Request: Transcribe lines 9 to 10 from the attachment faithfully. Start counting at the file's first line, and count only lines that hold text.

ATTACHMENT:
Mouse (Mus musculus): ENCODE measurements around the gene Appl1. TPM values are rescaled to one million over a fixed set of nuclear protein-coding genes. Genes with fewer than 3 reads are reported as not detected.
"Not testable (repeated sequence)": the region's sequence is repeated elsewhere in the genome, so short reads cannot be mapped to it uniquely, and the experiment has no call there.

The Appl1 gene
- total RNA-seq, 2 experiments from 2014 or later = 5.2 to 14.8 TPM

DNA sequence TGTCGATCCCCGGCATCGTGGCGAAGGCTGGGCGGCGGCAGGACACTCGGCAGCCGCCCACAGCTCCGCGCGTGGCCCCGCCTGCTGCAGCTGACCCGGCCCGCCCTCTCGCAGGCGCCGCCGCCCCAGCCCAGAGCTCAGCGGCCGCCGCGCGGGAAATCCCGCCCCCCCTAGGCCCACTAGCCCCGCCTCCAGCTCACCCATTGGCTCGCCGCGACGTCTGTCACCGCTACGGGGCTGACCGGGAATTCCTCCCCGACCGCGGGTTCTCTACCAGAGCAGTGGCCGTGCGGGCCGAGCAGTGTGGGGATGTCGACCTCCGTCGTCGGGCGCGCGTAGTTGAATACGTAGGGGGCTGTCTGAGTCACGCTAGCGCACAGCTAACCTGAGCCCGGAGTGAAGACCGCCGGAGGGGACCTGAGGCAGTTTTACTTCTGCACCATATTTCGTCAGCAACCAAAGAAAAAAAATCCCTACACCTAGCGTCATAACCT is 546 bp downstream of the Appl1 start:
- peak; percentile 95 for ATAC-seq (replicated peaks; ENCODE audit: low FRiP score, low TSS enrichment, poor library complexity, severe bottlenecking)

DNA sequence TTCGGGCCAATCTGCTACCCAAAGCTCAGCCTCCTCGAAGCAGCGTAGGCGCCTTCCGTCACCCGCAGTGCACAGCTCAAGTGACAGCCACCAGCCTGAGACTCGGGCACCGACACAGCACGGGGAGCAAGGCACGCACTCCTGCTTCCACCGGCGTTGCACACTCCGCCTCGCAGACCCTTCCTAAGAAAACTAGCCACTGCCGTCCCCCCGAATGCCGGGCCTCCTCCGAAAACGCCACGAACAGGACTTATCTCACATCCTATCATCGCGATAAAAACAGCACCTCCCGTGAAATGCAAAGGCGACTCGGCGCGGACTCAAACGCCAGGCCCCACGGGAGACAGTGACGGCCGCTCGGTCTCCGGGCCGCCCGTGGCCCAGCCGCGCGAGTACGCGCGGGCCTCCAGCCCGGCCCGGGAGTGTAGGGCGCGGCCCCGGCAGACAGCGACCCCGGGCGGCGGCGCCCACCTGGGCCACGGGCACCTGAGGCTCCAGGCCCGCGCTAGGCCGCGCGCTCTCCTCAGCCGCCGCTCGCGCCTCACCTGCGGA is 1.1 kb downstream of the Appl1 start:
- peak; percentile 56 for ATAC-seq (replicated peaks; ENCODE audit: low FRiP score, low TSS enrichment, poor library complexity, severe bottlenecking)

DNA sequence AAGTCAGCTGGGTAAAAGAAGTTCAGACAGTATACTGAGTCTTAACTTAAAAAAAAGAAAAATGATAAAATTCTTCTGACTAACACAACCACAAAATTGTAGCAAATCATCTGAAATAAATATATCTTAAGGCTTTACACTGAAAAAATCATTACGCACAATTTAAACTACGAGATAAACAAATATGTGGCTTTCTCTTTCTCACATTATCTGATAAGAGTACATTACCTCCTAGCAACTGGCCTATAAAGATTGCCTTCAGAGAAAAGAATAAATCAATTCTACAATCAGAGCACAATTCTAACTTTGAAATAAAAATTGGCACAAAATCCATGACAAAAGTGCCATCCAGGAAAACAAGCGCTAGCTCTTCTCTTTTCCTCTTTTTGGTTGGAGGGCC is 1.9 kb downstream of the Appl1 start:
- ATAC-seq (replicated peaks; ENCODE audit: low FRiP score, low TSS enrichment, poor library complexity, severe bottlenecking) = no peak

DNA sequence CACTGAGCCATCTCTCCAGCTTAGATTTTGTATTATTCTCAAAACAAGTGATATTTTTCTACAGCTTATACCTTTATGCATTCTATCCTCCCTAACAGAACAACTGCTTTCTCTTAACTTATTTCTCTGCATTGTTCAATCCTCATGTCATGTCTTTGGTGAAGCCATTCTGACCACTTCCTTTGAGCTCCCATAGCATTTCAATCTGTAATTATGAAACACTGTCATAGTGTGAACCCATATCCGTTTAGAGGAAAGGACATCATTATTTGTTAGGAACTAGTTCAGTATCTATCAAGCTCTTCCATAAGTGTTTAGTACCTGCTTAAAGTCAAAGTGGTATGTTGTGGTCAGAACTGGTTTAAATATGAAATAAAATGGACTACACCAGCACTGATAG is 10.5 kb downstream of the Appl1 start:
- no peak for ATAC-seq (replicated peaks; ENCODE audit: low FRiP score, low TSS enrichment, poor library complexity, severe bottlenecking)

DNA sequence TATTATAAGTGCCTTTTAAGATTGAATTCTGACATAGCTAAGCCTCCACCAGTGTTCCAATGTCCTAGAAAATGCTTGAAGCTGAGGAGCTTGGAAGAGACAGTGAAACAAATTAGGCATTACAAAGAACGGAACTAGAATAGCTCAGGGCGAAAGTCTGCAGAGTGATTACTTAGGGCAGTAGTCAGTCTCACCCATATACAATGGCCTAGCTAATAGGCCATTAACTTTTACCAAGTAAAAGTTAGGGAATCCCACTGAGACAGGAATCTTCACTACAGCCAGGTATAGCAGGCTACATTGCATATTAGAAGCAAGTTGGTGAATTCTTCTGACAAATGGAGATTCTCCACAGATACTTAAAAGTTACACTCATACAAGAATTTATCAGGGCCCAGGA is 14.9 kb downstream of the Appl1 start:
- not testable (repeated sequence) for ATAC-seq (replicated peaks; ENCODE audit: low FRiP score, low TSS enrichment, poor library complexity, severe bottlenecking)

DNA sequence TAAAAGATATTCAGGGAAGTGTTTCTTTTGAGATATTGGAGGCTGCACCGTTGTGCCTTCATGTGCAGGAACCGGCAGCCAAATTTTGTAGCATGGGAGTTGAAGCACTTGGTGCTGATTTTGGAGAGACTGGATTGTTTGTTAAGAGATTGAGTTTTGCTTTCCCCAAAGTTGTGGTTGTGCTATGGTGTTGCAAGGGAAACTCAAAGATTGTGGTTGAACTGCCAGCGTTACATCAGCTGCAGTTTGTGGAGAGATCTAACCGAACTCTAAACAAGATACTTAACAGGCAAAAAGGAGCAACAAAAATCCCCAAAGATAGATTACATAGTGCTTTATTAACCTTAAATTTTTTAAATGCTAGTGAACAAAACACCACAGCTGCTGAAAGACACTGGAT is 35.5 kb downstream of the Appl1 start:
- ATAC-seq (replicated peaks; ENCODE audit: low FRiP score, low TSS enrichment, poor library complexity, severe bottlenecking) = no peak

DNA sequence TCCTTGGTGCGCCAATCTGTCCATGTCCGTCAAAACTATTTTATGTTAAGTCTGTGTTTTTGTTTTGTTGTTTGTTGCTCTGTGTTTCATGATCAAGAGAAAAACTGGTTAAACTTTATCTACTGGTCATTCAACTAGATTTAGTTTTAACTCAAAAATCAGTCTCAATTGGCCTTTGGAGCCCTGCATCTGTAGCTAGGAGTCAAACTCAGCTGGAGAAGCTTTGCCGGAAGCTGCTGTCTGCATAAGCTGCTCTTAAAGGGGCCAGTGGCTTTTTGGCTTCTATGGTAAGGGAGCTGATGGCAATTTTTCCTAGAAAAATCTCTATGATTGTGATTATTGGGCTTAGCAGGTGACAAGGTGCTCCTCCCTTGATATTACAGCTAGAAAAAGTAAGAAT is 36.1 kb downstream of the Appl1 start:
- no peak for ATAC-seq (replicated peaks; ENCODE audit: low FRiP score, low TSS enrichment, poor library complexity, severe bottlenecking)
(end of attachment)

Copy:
DNA sequence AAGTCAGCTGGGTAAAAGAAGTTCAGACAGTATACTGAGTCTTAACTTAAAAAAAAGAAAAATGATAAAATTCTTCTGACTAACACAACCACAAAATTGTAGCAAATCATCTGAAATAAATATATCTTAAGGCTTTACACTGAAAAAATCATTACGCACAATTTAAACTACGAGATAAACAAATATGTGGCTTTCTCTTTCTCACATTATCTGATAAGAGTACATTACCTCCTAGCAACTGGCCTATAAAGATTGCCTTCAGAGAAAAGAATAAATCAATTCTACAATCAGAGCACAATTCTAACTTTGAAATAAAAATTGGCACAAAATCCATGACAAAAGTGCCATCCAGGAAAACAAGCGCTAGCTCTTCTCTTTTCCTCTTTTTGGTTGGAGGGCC is 1.9 kb downstream of the Appl1 start:
- ATAC-seq (replicated peaks; ENCODE audit: low FRiP score, low TSS enrichment, poor library complexity, severe bottlenecking) = no peak